Cut experimental marketing channels that don't create the customers you want

I was brainstorming some quarterly goals yesterday. In my notes I have a few hints to help guide my thinking. Two are:

I always like having at least one new marketing channel to experiment with. I never know where I might attract new customers.

The channel I was experimenting with last quarter still isn't producing at all. It's been a low cost (both time and money) but since it's not producing I'm going to back-burner it and focus on a different channel for the next three months.

Three months is enough time to start seeing some results. It might not be profitable and won't be optimized, but it should prove if a channel is viable.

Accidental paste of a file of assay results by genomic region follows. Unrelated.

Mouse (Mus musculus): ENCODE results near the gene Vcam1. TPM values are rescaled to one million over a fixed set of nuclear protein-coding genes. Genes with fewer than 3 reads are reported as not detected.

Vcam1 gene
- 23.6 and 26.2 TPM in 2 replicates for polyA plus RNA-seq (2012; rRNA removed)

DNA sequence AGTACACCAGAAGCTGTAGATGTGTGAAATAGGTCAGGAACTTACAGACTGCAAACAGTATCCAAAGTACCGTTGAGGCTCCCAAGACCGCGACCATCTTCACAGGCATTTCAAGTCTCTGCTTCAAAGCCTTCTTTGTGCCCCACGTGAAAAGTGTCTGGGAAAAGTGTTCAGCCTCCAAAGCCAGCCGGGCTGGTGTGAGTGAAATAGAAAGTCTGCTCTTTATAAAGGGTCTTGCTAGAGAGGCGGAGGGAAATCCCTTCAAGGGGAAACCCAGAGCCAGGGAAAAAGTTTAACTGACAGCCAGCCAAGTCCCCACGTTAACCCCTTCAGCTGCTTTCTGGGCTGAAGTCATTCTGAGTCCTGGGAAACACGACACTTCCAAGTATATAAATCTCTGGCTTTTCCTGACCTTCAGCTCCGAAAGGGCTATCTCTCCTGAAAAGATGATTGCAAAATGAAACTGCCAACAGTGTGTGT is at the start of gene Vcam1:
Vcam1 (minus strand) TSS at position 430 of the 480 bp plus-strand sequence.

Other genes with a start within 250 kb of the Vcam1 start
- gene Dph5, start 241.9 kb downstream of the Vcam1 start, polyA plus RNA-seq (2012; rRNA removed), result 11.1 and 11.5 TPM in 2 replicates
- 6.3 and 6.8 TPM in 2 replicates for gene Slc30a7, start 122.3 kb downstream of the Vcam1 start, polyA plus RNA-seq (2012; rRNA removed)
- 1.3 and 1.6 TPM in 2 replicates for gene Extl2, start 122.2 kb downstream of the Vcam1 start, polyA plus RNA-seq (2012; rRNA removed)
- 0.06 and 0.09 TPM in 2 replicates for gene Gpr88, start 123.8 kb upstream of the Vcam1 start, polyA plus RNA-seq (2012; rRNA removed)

Now's a good time to look at your own channels and cut or de-prioritize any channel that's not producing the customers you'd like. Even profitable channels should be looked at if the customers aren't great (e.g. one-time buyers) or the channel is a hassle and distracts you from better channels.

For comparing how channels influence customer-behavior, many of the analyses in Repeat Customer Insights use the channel to determine where a customer originated from. That can help you see e.g. if a POS customer ends up coming back and buying through your online store.

Take advantage of the next few months to get your channels tuned and optimized so they can produce their best later in the year.

Eric Davis

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Topics: Marketing Sales channels

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